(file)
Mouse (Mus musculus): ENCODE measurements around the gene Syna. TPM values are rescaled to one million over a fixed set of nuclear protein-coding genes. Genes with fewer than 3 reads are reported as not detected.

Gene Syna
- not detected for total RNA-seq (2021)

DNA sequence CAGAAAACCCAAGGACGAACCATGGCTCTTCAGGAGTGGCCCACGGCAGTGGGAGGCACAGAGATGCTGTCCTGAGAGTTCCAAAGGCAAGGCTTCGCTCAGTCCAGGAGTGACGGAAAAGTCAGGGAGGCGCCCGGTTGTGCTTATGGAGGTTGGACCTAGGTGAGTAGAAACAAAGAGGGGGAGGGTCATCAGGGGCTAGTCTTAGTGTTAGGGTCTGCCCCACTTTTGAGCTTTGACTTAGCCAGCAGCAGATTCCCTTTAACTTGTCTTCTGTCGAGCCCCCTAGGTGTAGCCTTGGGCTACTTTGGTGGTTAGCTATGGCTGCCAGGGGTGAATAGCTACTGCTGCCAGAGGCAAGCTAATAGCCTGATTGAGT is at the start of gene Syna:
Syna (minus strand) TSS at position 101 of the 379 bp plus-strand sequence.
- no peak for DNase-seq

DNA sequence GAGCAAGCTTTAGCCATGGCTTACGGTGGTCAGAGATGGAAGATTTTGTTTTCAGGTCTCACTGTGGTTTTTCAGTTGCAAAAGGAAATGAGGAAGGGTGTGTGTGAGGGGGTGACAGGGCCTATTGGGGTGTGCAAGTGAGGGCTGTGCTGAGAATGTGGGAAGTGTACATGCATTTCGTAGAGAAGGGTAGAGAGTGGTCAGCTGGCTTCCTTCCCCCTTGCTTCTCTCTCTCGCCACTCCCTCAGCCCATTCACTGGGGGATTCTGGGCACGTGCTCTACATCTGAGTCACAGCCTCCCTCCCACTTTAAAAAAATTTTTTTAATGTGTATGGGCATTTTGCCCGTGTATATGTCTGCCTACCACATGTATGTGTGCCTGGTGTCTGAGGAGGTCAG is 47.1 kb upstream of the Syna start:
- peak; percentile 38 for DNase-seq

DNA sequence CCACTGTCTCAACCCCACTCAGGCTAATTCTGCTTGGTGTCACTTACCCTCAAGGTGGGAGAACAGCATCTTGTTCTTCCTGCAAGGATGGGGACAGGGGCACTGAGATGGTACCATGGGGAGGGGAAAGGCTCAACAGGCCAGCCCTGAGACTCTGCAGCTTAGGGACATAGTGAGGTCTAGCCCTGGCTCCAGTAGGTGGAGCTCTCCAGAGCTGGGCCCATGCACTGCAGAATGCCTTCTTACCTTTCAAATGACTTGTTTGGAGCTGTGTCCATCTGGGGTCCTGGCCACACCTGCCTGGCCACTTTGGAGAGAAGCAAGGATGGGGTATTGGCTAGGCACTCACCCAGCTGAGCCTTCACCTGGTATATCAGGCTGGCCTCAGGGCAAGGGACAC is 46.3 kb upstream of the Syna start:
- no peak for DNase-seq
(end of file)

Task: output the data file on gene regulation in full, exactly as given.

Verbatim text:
Mouse (Mus musculus): ENCODE measurements around the gene Syna. TPM values are rescaled to one million over a fixed set of nuclear protein-coding genes. Genes with fewer than 3 reads are reported as not detected.

Gene Syna
- not detected for total RNA-seq (2021)

DNA sequence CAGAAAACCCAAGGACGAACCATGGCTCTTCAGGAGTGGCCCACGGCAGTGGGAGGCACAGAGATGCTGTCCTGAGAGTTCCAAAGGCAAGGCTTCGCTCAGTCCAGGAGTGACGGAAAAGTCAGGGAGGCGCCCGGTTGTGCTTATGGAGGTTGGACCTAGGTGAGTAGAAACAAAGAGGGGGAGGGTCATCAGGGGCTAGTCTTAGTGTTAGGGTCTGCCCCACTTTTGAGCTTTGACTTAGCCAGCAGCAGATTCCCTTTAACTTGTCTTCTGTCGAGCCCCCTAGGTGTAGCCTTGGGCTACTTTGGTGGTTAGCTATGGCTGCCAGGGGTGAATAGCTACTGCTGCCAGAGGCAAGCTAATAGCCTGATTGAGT is at the start of gene Syna:
Syna (minus strand) TSS at position 101 of the 379 bp plus-strand sequence.
- no peak for DNase-seq

DNA sequence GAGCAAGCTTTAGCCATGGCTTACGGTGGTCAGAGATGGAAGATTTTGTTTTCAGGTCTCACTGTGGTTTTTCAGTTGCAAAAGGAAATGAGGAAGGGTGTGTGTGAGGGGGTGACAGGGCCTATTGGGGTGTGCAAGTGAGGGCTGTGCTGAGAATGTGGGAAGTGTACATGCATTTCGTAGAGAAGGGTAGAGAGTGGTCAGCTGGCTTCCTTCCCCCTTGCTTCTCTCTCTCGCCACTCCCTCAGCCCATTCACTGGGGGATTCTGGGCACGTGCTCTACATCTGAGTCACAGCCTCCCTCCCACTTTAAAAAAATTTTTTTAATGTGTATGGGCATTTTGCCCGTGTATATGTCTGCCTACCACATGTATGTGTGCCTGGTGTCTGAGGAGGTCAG is 47.1 kb upstream of the Syna start:
- peak; percentile 38 for DNase-seq

DNA sequence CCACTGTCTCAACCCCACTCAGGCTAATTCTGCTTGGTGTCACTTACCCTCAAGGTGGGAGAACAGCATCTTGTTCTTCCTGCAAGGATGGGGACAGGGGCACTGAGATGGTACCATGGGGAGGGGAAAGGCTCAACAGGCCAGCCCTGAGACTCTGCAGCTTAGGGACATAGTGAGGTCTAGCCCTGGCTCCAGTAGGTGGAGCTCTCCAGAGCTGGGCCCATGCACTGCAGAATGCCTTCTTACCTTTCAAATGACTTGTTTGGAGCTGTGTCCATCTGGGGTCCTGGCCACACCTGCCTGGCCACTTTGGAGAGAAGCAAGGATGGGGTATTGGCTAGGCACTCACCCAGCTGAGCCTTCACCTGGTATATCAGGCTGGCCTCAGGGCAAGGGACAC is 46.3 kb upstream of the Syna start:
- no peak for DNase-seq